DEBT MANAGEMENT PLAN

Sometimes known as a DMP, find out more information here

A Debt Management Plan (DMP) allows you to pay off your unsecured debt at a rate that is affordable to you.   The amount you pay back each month is worked out after taking into consideration all your monthly outgoings including all priority costs.  Please refer to our other information heading below to best understand what debts can and cannot be in included and also what priority bills are.    A DMP may be suitable when you cannot afford your contractual payments to your creditors.  Once a payment is made to Debt Correct, we will forward your pro rata payment to your creditors within 5 working business days.   Debt Correct does not charge any cancellation fees if you wish to terminate the plan at any time.  For full conditions please refer to our T&C’s.

Please find below an outline of the Risks/ Disadvantages, Costs and Advantages of entering into a Debt Management Plan (DMP):

COSTS

Please find below an example of the cost of a typical plan:

Total Debt included in the plan   Agreed monthly disposable income.  Debt Correct management fee

           £4372.86                                                     £121.00                                                    £39.00


£4,372.86 divided by £82 (121 – 39) = 54 months (4 years, 6 months)

Total Cost 54 months x £121 = £6,534.00 (This includes fees of £2,106.00)

Please understand the above figures are based on an estimate.  This is due to factors both within Debt Corrects control and not.  Debt Correct may choose to higher or lower its fee’s at any time.  Creditors may or may not reduce or stop interest.  

ADVANTAGES

DMP’s are flexible and payment can be both lowered and raised (following a full financial review).

One affordable monthly payment

This is a private arrangement between you and your creditors and will not show up on any public registers (this is particularly useful to certain professions were other solution are not suitable)

You are not tied into a contract; This is an informal arrangement.

RISK/DISADVANTAGES

As you are making lower payments to creditors this could mean it takes longer to clear your debts

Your creditors may still contact you and some creditor may still issue default notices.

As you are not making the full payment to your creditors this may have a negative effect on your credit rating and may affect your ability to borrow money in the future.  This could last up to 6 years after all debts are cleared or from when you start to meet your contractual creditor obligations.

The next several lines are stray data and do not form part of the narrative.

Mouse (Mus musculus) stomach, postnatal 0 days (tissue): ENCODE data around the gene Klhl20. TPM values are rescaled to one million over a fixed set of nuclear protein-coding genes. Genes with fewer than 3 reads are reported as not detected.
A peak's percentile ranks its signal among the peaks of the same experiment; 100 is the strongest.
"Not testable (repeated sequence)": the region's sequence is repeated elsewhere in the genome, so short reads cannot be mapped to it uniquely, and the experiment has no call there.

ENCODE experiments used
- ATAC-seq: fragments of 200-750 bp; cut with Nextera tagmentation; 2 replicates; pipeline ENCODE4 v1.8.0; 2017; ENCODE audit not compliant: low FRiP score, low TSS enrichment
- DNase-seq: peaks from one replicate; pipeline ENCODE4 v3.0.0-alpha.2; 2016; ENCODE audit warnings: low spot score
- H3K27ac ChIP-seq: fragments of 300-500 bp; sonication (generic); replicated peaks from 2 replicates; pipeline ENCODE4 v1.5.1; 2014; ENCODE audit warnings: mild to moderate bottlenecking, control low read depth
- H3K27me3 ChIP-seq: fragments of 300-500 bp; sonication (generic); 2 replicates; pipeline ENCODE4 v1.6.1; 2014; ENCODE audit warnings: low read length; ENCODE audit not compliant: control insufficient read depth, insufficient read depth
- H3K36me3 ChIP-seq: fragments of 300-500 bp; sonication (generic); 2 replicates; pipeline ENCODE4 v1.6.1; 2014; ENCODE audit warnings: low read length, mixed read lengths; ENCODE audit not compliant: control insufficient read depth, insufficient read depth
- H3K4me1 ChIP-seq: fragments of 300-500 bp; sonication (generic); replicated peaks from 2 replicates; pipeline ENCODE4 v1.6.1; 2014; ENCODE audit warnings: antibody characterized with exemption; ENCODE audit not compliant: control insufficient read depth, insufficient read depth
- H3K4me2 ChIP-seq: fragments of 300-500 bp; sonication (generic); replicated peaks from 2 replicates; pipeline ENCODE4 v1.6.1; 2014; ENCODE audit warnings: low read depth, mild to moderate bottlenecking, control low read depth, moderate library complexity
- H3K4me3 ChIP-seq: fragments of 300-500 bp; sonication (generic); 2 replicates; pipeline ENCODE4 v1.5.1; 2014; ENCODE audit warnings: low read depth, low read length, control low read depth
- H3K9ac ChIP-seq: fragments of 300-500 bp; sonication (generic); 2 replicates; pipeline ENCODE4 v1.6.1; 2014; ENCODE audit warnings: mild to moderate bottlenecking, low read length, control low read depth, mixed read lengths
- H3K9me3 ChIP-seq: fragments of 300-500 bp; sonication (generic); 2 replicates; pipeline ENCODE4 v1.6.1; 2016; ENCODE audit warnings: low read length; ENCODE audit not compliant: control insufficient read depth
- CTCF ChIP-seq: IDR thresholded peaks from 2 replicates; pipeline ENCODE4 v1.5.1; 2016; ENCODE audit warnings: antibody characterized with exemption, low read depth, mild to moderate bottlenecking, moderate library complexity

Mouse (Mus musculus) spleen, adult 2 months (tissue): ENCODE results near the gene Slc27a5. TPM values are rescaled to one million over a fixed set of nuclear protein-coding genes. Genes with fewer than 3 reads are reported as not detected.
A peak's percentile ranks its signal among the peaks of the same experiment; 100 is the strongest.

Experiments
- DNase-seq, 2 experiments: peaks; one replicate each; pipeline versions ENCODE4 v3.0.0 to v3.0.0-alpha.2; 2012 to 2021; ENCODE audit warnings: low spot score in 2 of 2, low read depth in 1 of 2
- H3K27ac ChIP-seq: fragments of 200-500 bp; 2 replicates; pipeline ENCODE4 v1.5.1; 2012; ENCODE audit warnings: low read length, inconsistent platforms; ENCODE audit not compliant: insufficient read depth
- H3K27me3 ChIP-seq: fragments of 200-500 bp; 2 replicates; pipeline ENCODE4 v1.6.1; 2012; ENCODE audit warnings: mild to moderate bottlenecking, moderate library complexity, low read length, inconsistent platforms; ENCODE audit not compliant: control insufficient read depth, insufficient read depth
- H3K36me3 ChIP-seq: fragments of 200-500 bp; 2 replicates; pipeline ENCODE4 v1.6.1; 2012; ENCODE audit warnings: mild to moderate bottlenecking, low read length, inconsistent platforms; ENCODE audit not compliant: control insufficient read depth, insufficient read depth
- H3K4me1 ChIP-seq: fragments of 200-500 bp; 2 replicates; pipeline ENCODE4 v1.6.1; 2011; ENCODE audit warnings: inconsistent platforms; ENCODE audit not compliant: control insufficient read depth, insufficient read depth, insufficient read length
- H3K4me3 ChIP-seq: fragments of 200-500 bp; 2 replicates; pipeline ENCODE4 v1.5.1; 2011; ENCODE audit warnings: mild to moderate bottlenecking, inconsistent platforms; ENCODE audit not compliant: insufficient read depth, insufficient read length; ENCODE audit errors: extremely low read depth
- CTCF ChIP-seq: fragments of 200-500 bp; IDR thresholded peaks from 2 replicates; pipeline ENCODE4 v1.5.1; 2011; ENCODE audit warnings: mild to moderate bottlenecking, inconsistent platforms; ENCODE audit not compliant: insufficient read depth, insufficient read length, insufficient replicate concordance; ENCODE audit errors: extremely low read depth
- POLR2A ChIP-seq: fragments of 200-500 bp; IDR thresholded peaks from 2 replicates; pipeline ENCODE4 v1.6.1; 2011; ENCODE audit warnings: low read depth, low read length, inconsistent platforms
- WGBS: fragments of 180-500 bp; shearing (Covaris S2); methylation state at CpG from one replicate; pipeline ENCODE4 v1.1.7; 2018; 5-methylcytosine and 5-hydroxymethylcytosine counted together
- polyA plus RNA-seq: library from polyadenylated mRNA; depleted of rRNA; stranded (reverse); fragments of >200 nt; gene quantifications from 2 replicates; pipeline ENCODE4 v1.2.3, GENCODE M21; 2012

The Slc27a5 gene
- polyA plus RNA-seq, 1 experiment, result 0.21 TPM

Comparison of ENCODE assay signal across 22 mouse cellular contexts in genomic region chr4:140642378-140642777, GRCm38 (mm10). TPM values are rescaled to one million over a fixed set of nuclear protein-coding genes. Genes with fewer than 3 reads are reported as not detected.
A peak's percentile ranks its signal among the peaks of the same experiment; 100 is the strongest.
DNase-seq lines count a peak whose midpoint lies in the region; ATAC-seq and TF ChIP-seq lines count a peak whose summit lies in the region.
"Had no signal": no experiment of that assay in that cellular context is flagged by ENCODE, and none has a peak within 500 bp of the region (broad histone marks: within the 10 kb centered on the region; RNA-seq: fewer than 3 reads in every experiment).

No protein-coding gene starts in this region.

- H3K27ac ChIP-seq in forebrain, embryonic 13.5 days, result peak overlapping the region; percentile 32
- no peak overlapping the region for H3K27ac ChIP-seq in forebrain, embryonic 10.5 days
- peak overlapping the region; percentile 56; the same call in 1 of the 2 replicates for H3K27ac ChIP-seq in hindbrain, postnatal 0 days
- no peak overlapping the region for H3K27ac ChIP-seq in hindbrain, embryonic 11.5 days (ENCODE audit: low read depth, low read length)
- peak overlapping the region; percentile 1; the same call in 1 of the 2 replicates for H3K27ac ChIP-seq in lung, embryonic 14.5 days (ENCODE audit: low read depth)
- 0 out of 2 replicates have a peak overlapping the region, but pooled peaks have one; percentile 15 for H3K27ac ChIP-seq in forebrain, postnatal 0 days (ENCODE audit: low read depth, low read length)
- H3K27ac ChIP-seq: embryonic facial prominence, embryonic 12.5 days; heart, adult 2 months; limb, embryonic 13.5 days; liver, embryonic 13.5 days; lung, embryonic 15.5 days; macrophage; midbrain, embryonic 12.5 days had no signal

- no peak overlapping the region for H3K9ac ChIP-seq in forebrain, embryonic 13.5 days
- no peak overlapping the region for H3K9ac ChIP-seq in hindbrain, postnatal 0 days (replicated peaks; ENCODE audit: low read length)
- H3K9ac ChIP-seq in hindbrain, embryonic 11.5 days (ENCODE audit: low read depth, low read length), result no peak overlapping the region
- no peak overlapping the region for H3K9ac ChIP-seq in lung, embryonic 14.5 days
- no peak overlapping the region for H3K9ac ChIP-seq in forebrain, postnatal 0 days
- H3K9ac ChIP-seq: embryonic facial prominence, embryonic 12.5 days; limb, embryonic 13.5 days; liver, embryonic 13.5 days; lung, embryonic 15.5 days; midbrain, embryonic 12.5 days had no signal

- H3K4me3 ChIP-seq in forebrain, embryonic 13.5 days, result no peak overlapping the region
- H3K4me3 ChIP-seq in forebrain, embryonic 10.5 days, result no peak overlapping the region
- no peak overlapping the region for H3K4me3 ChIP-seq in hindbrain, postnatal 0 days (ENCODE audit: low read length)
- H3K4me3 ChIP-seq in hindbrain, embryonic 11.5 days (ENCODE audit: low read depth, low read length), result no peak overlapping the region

Your creditors may continue to contact you

Most creditors if they accept the plan will agree to lower or stop interest being added to you account(s).  However there is no guarantee that this will happen and this may result in your balances rising.  Creditors may also continue with any current or potential recovery action.

OTHER INFORMATION

It is important to keep up any repayments on what are considered priority bills.  An example of which would be your gas or electricity bill.  If you stopped paying them you could find yourself without these services. 


Please find below a list of priority bills

Mortgage or Secured loan(s)            Rent                                        Council Tax             Child Maintenance

Magistrates Court fines                     TV Licence                              Gas                           Electric 

County Court Judgements                 Water rates                           Telephone              County Court Judgements

Please find below a list of debts/commitments that can and cannot be included in a DMP


Can be included:

Unsecured Loans     Credit Cards    Store Cards     Overdrafts   Catalogues

 Arrears not attached to current property or provider.

Cannot be included:

Secured loans           Hire Purchase (HP)    Current Utilities providers   Child Maintenance 

Guarantor loans       TAX or VAT arrears    CCJ’s                                         Student loans